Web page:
Newspaper article THE JOURNAL RECORD

Downsiging Firms May Create Jobs

Newspaper article THE JOURNAL RECORD

Downsiging Firms May Create Jobs

Article excerpt

Though repeatedly assailed for downsizings in which many thousands of jobs are eliminated, America's biggest companies may actually be creating additional jobs.

That might sound contradictory but it isn't, says the man who makes the claim. It is, he says, a misimpression resulting from a failure to understand the process involved, and an overemphasis on lost rather than created jobs.

While downsizings aren't pleasant, the news isn't all bad, he says, because when big companies cut jobs, entrepreneurship may get a boost.

What is occurring, says Prof. Eugene Jennings, is an efficiency effort by large concerns in which they concede that smaller, entrepreneurial companies, less encumbered by costly overhead, can help them produce better.

In this way, says Jennings, professor emeritus of management at Michigan State University and long-time adviser to heads of blue-chip corporations, jobs are transferred to "off-premises employers," that is, to smaller companies.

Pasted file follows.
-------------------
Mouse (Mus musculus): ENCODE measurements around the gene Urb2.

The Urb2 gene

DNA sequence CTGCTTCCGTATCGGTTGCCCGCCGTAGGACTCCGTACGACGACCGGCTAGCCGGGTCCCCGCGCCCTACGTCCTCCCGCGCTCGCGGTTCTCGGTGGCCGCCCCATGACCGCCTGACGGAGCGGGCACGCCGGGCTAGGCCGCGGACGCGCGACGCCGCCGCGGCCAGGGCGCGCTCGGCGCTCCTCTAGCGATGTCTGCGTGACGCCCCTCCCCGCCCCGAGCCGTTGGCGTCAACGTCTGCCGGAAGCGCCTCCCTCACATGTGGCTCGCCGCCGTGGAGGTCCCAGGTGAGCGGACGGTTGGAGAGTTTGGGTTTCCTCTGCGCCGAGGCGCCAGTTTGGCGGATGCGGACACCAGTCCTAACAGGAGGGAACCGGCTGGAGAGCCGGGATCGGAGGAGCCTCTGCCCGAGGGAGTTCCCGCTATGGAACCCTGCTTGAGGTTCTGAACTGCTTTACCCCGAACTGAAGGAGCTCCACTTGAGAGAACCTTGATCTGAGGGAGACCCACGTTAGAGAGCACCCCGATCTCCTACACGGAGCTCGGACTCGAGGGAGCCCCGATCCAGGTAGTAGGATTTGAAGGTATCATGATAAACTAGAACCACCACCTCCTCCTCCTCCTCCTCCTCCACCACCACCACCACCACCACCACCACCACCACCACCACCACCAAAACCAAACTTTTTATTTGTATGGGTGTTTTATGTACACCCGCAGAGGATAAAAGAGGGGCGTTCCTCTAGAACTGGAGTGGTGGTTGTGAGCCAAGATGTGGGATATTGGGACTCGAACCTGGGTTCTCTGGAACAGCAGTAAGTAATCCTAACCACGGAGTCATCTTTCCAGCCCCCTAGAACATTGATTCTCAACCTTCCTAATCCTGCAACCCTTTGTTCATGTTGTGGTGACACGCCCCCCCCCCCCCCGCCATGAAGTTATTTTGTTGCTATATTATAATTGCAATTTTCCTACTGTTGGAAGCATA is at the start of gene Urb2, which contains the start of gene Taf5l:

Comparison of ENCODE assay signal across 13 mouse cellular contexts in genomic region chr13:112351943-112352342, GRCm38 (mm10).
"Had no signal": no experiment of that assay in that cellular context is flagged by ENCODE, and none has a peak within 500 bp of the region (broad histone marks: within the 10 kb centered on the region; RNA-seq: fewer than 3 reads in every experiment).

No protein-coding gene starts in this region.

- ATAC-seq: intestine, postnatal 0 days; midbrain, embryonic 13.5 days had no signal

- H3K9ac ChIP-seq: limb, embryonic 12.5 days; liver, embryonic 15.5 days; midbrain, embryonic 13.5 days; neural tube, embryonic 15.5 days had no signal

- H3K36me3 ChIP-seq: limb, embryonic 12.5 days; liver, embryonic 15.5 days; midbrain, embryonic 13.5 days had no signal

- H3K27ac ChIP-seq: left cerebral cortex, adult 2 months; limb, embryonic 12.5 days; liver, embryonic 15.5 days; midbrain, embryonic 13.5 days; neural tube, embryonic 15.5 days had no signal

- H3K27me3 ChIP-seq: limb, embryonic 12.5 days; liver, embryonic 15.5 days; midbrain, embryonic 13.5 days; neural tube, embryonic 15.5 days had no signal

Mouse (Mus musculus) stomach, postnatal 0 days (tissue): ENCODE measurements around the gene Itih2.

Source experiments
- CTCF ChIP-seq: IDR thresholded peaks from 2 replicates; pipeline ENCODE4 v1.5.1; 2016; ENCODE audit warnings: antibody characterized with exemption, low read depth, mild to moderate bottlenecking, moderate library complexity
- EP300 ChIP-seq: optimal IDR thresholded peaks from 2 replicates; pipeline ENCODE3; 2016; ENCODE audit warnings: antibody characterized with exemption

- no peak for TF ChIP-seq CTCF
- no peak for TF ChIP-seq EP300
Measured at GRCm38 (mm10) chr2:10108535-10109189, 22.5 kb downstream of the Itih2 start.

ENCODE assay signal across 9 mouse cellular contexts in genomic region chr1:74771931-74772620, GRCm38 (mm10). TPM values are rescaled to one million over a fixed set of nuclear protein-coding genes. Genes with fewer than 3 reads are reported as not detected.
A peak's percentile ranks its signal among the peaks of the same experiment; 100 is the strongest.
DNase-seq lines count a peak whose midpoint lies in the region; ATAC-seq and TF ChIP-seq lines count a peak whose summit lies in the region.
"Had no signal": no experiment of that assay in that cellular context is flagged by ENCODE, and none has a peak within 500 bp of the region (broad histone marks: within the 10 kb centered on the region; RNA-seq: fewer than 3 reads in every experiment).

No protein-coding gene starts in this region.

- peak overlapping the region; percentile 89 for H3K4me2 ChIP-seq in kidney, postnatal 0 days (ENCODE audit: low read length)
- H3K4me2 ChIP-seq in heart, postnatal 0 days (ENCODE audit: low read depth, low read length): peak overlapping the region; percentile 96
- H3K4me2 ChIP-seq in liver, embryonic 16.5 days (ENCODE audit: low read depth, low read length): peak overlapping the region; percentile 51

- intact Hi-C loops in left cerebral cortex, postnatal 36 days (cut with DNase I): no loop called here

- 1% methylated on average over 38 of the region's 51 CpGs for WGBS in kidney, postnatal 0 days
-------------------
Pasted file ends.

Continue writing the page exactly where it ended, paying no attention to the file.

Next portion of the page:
These smaller companies, he says, often owe their existence to the large company's downsizing.

"IBM has shrunk by 60,000 jobs in the past few years but it has created off-premises more than 300,000 jobs," the professor stated.

He observes that smaller employers are expanding in many industries, including automotive parts, banking, environmental services, computer software and hardware, pharmaceuticals, chemicals, communications, telephone systems, office equipment, health care, medical supplies, capital goods and research.

Much of it is due, he says, to job-creating alliances the big corporations have developed among themselves or between themselves and smaller companies, the latter either established concerns or start-ups.

In the metropolitan Detroit automotive industry, he says, there exist 150 companies that weren't in existence five years ago. Most of them, he says, were encouraged with capital or promises of contracts from big manufacturers.

The truth, says Jennings, who has studied corporate structures for decades, is that "as many or more jobs are needed to sustain big corporations today as it took a few years ago. …

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